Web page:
Monday, September 14, 2015

Broadway Theater Review: Fun Home

The Broadway production of "Fun Home" staged in-the-round at The Circle in the Square Theatre (c)Joan Marcus
Growing Up in this Home Was Anything but Fun
By Lauren Yarger
Before we launch into the new season of Broadway and Off-Broadway shows just around the corner, let’s take a look at last year’s Tony award winner, Fun Home.

Based on Alison Bechdel’s graphic novel of the same name, the show upset An American in Paris last season at the Tony’s for Best Musical and also took home awards for best score (Jeanine Tesori) and lyrics (Lisa Kron, who also write the book) --  the first female writing team to win in this category. Tesori wrote the musicals Shrek, Thoroughly Modern Millie and Violet among others.

Director Sam Gold and lead Michael Cerveris also won Tonys, and Fun Home suddenly was the little musical that could. It has been selling out at Circle in the Square Theatre where people try to win limited numbers of lottery tickets or get in Standing Room Only lines daily.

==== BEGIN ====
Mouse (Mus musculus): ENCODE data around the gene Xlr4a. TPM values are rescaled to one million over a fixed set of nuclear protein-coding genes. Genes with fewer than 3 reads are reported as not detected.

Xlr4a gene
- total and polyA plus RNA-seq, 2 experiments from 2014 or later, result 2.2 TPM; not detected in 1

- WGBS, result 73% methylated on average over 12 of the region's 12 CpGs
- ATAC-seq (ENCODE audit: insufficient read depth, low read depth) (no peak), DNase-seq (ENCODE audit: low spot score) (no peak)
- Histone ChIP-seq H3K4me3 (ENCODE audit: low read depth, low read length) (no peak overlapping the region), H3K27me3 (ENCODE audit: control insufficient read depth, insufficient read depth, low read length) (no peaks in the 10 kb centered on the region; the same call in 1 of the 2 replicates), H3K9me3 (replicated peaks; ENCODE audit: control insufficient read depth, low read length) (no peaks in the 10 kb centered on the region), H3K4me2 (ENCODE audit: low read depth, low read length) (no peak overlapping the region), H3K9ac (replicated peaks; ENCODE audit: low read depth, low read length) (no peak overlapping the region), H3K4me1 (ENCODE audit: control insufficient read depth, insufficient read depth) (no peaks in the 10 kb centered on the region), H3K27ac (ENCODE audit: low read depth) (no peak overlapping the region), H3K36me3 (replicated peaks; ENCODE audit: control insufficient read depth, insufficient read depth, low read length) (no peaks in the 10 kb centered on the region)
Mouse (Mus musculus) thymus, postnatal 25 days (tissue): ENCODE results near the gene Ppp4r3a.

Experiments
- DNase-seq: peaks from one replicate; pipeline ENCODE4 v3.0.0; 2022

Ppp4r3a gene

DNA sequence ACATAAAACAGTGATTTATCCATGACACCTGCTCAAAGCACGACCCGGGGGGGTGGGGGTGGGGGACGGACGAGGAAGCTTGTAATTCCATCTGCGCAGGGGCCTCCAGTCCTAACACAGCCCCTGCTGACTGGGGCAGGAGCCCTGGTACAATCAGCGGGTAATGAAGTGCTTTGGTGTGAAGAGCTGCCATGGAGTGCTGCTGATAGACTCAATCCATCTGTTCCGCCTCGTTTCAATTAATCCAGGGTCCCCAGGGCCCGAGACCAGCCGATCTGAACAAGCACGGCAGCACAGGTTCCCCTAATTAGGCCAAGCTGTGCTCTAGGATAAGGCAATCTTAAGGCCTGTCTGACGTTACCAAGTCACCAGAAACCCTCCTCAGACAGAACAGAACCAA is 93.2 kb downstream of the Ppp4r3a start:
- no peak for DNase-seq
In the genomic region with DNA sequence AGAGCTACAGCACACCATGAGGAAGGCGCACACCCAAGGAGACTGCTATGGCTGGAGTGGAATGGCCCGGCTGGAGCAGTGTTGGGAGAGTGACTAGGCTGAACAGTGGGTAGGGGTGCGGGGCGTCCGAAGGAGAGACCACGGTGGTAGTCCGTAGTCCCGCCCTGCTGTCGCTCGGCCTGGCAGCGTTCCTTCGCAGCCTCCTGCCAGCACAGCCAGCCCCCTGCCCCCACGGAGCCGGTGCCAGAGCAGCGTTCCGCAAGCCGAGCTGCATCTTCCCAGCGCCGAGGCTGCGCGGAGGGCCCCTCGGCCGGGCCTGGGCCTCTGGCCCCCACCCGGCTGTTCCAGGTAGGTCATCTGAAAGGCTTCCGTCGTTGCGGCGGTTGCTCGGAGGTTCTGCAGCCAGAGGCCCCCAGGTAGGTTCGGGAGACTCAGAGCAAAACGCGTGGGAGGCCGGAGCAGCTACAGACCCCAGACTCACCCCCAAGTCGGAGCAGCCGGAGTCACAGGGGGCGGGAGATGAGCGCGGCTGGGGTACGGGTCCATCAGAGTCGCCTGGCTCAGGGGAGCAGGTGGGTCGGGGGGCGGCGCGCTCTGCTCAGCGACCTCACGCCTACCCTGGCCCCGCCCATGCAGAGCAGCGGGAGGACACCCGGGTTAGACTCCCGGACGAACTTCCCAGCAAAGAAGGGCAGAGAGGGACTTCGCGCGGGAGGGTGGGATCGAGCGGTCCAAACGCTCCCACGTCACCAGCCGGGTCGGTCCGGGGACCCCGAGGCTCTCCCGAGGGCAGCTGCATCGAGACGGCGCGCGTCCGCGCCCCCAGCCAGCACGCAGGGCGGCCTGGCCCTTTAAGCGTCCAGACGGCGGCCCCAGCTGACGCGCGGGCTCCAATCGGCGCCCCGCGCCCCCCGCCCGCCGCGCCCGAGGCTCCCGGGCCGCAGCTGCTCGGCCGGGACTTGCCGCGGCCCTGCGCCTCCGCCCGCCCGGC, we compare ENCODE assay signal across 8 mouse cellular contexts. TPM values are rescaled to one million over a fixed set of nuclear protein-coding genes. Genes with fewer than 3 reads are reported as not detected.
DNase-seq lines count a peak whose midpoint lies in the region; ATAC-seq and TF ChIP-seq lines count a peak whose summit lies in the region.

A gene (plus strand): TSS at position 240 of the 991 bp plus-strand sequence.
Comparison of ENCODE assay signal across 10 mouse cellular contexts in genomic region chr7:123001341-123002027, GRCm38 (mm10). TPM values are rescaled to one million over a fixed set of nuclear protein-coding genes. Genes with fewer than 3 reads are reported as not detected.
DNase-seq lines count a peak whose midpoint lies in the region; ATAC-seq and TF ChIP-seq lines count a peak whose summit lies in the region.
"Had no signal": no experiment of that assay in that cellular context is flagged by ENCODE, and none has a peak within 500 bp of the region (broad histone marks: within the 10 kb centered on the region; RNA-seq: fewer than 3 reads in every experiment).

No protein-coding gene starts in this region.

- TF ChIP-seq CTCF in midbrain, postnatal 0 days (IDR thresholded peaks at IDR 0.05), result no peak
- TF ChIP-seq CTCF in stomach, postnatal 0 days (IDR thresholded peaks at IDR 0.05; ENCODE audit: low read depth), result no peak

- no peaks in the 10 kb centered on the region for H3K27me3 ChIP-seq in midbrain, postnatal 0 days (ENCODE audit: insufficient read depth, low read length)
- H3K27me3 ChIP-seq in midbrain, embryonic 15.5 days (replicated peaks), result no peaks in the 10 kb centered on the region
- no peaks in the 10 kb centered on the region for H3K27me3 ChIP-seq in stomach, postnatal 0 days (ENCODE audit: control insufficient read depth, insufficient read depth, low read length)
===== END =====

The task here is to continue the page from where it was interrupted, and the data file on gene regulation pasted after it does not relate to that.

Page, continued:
Cerveris plays Bruce Bechdel, Alison’s father, a high school teacher who also runs a funeral home in his historic mansion, lovingly called the Fun Home by his children. But everything in the Fun Home isn’t fun, we discover, as Alison, played by Beth Malone as an adult, reflects on her relationship with her dad.  We see her memories come to life.

Her mother, Helen (Judy Kuhn) keeps all of the kids, Young Alison (Sydney Lucas), Christian (Oscar Williams) and John (an absolutely amazing Zell Steele Morrow) in perfect order, as demanded by Bruce who is hiding his own imperfections, like depression and the fact that he likes having sex with men like handyman Roy (Joel Perez) and even underage boys he teaches.

Alison, struggling with her sexuality, even at a very young age, tries everything to please her emotionally distant father including wearing frilly dresses and trying not to feel proud of the drawings her father puts down. She even tries to brush aside his cruelty in forcing her to look at a dead body. Later, we see college-age Alison (Emily Skeggs) when she has her first lesbian experience with Joan (Roberta Colindrez), who also opens her eyes to the fact that Bruce might be gay.

The walls of Fun Home start to collapse, however, when Bruce’s secrets are discovered and Helen no longer can be the foundation of their false, perfect-looking life. Alison struggles with never really having been able to talk with her dad before his untimely death.